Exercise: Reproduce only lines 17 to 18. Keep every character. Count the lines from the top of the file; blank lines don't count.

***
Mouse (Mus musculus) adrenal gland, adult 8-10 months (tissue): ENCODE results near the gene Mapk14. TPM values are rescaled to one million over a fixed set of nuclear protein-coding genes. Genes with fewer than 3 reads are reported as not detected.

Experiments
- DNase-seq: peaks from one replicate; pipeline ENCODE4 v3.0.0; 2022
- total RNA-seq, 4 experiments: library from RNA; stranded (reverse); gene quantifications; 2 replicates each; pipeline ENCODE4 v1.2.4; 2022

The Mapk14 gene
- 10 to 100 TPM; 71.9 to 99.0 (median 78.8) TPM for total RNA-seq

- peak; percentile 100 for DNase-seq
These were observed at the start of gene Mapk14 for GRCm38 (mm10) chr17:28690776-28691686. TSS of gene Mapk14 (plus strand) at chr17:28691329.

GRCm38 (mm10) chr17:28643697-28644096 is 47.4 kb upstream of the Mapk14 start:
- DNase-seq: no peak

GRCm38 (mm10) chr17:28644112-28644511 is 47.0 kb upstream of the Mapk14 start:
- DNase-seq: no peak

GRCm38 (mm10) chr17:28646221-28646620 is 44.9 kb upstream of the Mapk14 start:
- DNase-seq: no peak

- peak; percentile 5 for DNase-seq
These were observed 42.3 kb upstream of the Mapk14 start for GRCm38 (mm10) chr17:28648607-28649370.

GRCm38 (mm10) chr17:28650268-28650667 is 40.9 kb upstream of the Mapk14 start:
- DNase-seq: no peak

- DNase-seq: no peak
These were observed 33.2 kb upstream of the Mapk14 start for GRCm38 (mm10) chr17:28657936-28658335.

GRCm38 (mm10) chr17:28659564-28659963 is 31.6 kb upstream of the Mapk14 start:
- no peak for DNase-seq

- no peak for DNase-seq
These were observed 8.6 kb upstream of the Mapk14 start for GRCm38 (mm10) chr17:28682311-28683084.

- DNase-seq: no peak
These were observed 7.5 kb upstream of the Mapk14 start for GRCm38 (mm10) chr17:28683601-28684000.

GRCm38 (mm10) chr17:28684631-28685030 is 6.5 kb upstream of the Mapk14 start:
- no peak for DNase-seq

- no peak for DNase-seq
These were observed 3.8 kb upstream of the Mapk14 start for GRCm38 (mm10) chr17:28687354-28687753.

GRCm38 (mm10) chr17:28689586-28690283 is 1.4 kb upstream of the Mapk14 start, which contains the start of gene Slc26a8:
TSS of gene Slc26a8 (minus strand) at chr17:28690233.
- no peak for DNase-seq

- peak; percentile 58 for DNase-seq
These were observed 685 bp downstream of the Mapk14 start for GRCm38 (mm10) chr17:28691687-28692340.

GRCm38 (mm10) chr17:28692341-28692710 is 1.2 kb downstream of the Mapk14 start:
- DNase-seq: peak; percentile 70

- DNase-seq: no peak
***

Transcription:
GRCm38 (mm10) chr17:28650268-28650667 is 40.9 kb upstream of the Mapk14 start:
- DNase-seq: no peak